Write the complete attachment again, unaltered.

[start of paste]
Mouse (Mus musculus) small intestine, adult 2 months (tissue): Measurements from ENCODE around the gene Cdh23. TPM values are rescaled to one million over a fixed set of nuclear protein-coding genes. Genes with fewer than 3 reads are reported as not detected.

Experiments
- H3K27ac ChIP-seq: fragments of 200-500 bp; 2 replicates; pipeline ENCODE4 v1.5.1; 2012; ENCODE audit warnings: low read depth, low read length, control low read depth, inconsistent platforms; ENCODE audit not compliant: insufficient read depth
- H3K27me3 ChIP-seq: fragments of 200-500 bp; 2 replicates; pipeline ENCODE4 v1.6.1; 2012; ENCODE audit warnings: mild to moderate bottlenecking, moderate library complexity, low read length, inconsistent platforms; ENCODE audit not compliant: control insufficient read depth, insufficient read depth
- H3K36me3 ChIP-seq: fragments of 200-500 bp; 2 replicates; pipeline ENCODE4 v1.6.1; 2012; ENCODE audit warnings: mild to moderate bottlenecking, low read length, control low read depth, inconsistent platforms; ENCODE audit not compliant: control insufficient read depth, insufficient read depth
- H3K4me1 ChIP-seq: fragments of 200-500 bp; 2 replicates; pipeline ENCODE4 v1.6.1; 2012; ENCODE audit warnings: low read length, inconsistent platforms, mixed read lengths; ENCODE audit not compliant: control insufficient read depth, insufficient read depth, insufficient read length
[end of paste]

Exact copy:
Mouse (Mus musculus) small intestine, adult 2 months (tissue): Measurements from ENCODE around the gene Cdh23. TPM values are rescaled to one million over a fixed set of nuclear protein-coding genes. Genes with fewer than 3 reads are reported as not detected.

Experiments
- H3K27ac ChIP-seq: fragments of 200-500 bp; 2 replicates; pipeline ENCODE4 v1.5.1; 2012; ENCODE audit warnings: low read depth, low read length, control low read depth, inconsistent platforms; ENCODE audit not compliant: insufficient read depth
- H3K27me3 ChIP-seq: fragments of 200-500 bp; 2 replicates; pipeline ENCODE4 v1.6.1; 2012; ENCODE audit warnings: mild to moderate bottlenecking, moderate library complexity, low read length, inconsistent platforms; ENCODE audit not compliant: control insufficient read depth, insufficient read depth
- H3K36me3 ChIP-seq: fragments of 200-500 bp; 2 replicates; pipeline ENCODE4 v1.6.1; 2012; ENCODE audit warnings: mild to moderate bottlenecking, low read length, control low read depth, inconsistent platforms; ENCODE audit not compliant: control insufficient read depth, insufficient read depth
- H3K4me1 ChIP-seq: fragments of 200-500 bp; 2 replicates; pipeline ENCODE4 v1.6.1; 2012; ENCODE audit warnings: low read length, inconsistent platforms, mixed read lengths; ENCODE audit not compliant: control insufficient read depth, insufficient read depth, insufficient read length